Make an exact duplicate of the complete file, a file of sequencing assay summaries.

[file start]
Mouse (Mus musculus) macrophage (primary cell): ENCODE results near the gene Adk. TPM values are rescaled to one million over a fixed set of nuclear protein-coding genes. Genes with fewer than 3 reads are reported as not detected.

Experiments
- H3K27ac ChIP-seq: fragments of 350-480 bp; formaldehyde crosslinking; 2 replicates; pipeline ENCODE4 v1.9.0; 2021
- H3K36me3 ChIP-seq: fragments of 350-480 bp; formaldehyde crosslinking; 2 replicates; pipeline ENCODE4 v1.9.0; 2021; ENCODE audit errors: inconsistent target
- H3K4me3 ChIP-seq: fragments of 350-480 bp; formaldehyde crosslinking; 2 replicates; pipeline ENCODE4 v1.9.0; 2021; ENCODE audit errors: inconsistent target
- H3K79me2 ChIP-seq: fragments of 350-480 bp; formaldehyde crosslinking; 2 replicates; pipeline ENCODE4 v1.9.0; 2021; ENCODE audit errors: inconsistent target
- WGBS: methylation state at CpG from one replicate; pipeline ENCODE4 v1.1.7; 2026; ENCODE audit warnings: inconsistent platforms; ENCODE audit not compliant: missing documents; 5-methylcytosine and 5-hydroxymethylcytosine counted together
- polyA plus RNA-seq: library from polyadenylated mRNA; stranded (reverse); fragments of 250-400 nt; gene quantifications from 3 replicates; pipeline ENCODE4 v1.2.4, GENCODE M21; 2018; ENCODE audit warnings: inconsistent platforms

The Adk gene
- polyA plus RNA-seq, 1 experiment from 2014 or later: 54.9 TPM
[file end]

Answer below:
Mouse (Mus musculus) macrophage (primary cell): ENCODE results near the gene Adk. TPM values are rescaled to one million over a fixed set of nuclear protein-coding genes. Genes with fewer than 3 reads are reported as not detected.

Experiments
- H3K27ac ChIP-seq: fragments of 350-480 bp; formaldehyde crosslinking; 2 replicates; pipeline ENCODE4 v1.9.0; 2021
- H3K36me3 ChIP-seq: fragments of 350-480 bp; formaldehyde crosslinking; 2 replicates; pipeline ENCODE4 v1.9.0; 2021; ENCODE audit errors: inconsistent target
- H3K4me3 ChIP-seq: fragments of 350-480 bp; formaldehyde crosslinking; 2 replicates; pipeline ENCODE4 v1.9.0; 2021; ENCODE audit errors: inconsistent target
- H3K79me2 ChIP-seq: fragments of 350-480 bp; formaldehyde crosslinking; 2 replicates; pipeline ENCODE4 v1.9.0; 2021; ENCODE audit errors: inconsistent target
- WGBS: methylation state at CpG from one replicate; pipeline ENCODE4 v1.1.7; 2026; ENCODE audit warnings: inconsistent platforms; ENCODE audit not compliant: missing documents; 5-methylcytosine and 5-hydroxymethylcytosine counted together
- polyA plus RNA-seq: library from polyadenylated mRNA; stranded (reverse); fragments of 250-400 nt; gene quantifications from 3 replicates; pipeline ENCODE4 v1.2.4, GENCODE M21; 2018; ENCODE audit warnings: inconsistent platforms

The Adk gene
- polyA plus RNA-seq, 1 experiment from 2014 or later: 54.9 TPM